Nature School takes learning outdoors for children

Investigating what happens when water, food colouring and oil are mixed is Max Smith, of Anderson...
Investigating what happens when water, food colouring and oil are mixed is Max Smith, of Anderson’s Bay School, at Nature School Dunedin alongside co-founders Geoff Markby and Lizzie Potter yesterday. PHOTO: GREGOR RICHARDSON
Most classrooms have four walls and a whiteboard, but this Dunedin classroom features a fire pit and a mud pool.

Nature School Dunedin has been giving children a space to learn outdoor skills for more than a year.

Co-founder Lizzie Potter said the school exposed primary school children to the world in a way that was not possible in a classroom.

Children were allowed to explore the outdoors and learnt how to take calculated risks, such as when fire-making or learning knife skills.

Being exposed to that type of learning built a practicality in children that continued through to later life, she said.

The school began in July last year and has been growing since.

Classes of about 12 pupils attend the school once a week for the length of a term.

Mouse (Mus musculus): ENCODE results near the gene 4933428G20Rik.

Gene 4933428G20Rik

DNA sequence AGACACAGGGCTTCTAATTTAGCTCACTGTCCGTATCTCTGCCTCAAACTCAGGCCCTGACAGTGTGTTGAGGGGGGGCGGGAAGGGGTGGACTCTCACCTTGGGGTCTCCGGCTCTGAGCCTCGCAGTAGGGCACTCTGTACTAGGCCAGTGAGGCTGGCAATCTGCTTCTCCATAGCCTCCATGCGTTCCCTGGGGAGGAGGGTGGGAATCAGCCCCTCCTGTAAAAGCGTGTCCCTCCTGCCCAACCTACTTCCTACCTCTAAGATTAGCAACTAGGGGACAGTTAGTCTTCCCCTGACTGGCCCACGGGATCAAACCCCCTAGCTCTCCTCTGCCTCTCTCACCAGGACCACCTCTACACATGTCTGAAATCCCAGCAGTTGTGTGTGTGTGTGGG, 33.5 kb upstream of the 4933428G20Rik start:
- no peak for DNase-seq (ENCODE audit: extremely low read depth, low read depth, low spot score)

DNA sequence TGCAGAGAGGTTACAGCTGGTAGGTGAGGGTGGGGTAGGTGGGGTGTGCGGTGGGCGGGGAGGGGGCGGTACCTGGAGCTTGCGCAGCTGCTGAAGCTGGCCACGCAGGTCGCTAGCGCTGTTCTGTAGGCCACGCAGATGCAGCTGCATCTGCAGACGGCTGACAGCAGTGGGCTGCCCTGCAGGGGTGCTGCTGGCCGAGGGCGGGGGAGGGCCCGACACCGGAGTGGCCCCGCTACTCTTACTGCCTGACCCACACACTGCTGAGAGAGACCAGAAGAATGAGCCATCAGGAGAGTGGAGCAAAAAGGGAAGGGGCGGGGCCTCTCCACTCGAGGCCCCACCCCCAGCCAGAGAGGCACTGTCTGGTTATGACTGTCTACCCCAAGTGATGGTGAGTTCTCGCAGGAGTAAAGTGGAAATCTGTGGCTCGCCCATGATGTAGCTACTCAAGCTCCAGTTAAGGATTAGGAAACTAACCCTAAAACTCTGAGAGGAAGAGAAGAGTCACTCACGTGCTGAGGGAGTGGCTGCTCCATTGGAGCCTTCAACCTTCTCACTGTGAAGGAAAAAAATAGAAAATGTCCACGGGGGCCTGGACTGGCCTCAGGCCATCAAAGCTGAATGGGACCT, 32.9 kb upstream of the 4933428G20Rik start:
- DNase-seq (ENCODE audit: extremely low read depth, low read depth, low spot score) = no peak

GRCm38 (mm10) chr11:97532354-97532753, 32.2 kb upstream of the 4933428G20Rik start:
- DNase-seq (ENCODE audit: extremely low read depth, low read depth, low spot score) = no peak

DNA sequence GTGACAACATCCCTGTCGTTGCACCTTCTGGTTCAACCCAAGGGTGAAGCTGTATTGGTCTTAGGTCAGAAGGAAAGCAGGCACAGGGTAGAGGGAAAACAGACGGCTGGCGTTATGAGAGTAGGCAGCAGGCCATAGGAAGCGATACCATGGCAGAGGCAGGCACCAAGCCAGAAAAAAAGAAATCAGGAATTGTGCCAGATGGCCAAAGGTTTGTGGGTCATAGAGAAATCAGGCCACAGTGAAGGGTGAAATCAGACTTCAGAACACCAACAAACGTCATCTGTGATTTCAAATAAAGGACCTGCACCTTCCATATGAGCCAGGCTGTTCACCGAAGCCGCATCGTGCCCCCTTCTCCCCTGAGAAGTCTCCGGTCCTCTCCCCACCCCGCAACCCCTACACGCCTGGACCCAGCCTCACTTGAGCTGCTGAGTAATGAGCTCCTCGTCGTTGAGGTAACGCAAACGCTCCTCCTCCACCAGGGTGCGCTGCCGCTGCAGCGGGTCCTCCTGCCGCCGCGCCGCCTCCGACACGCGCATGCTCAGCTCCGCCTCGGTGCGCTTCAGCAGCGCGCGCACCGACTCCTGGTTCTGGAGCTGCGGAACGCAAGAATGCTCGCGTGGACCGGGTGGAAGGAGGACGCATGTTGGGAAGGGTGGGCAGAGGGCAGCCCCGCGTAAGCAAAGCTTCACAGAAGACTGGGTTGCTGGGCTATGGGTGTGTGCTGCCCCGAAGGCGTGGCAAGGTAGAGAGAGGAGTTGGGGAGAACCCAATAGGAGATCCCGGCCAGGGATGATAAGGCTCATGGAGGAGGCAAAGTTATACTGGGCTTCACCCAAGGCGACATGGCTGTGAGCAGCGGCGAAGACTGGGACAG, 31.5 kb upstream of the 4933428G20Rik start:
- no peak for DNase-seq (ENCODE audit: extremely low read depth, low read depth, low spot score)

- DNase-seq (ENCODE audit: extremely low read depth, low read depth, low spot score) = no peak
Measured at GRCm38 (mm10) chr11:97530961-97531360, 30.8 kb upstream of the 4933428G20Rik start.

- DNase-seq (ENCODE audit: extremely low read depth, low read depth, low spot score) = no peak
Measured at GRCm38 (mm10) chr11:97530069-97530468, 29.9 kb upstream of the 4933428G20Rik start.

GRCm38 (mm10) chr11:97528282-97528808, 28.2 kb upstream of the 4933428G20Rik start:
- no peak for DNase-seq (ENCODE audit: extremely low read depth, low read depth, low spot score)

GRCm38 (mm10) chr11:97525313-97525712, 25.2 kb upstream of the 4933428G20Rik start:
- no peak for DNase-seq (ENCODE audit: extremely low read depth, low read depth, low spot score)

It is based at a property in Waitati, but lessons take place all over the Dunedin area.

A lot of children started off unsure about some of the activities, such as the waterslide, but quickly came to enjoy it, Mrs Potter said.

‘‘We see such a change in these kids.’’

There was no set plan for the day and children could explore whatever activities they felt like, she said.

That could be creating sculptures out of mud, foraging for food or whittling wood.

Everything was guided by adults, but the children had the freedom to pursue what they wanted to explore.

Not everything worked out, but that was a good thing as it taught the children about failure.

The result was a group of children who knew how to handle risks, she said.

Co-founder Geoff Markby said sensory input was ‘‘so important’’ for growing children

Children loved being able to touch and smell things in the outdoors and many of the pupils felt ‘‘at peace’’ while at the school, he said.

‘‘Kids just don’t get the chance to play in the mud.’’

Anderson’s Bay School pupil Max Smith (8) said he loved the mud.

He did not have access to big trees at home and it was a lot of fun getting to play in nature, he said.

 

 

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